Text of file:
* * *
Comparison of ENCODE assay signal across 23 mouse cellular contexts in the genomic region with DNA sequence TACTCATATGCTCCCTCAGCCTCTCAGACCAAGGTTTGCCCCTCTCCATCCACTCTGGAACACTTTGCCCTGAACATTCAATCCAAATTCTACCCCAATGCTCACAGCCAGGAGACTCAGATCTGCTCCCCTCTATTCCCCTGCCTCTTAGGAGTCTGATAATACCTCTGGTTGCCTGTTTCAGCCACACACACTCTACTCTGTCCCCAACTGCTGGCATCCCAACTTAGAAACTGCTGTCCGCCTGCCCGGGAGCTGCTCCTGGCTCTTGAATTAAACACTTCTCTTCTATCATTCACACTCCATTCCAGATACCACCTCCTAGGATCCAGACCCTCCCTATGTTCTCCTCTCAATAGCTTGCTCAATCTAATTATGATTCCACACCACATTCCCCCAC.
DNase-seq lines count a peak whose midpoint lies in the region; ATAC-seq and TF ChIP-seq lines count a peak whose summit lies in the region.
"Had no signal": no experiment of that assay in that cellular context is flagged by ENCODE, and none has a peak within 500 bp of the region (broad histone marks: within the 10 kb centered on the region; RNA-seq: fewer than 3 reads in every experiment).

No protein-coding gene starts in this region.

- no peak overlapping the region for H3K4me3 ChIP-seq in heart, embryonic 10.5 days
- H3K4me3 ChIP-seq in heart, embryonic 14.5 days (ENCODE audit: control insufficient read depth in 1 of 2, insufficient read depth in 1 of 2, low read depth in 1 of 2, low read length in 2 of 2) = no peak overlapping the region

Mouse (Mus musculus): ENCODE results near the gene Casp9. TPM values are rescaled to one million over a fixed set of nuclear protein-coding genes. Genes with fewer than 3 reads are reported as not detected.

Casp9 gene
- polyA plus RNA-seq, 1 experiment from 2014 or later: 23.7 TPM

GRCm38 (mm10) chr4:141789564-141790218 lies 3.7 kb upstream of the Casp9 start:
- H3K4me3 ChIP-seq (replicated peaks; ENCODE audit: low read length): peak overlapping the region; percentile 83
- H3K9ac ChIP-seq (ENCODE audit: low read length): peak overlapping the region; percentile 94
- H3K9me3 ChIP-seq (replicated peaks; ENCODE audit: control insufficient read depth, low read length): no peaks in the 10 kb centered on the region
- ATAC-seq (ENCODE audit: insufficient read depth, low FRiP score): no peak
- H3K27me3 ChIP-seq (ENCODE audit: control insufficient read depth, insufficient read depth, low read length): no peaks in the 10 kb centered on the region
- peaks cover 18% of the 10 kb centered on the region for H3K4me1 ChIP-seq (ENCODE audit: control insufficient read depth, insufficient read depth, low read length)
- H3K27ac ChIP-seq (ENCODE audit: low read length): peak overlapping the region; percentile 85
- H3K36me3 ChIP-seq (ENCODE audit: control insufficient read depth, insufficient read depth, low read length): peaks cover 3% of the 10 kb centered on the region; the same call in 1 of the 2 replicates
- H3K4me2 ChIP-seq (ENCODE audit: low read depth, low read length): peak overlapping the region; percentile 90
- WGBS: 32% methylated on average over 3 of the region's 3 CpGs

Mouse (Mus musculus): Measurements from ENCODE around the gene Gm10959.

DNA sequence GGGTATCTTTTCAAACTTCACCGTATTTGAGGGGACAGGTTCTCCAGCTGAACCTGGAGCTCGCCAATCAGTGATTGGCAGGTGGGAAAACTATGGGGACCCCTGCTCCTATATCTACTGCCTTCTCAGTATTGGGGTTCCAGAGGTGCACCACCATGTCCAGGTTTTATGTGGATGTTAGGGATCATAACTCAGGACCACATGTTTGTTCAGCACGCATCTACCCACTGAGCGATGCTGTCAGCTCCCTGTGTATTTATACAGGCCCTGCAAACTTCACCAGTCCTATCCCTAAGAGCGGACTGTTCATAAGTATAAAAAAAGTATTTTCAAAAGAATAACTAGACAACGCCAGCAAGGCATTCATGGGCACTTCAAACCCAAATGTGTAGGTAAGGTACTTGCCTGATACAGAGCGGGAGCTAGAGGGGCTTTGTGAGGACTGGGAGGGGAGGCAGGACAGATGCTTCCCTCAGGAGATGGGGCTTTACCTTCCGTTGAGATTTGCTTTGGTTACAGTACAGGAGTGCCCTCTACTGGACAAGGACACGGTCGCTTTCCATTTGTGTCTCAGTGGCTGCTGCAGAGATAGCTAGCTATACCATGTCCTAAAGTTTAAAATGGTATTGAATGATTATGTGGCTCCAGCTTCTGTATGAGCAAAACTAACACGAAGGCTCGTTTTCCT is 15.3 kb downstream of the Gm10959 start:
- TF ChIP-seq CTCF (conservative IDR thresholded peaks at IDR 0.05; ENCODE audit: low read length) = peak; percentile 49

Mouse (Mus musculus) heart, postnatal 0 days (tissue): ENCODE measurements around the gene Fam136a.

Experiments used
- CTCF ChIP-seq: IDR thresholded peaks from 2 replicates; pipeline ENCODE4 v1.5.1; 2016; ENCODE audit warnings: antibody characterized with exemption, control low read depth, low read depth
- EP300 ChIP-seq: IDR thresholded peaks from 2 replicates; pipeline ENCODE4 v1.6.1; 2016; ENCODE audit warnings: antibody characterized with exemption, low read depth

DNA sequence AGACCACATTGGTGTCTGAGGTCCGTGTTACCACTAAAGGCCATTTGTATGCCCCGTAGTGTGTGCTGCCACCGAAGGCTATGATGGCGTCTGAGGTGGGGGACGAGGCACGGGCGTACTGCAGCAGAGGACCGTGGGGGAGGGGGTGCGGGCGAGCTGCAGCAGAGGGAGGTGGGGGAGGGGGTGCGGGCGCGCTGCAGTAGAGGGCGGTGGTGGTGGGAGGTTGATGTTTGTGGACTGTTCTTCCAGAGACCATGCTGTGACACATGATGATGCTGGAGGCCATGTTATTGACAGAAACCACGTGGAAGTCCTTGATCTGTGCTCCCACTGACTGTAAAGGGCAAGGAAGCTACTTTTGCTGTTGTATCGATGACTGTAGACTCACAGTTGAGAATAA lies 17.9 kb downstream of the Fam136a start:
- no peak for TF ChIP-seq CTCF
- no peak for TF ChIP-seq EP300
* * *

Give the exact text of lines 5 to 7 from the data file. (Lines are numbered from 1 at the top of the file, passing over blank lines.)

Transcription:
- no peak overlapping the region for H3K4me3 ChIP-seq in heart, embryonic 10.5 days
- H3K4me3 ChIP-seq in heart, embryonic 14.5 days (ENCODE audit: control insufficient read depth in 1 of 2, insufficient read depth in 1 of 2, low read depth in 1 of 2, low read length in 2 of 2) = no peak overlapping the region

Mouse (Mus musculus): ENCODE results near the gene Casp9. TPM values are rescaled to one million over a fixed set of nuclear protein-coding genes. Genes with fewer than 3 reads are reported as not detected.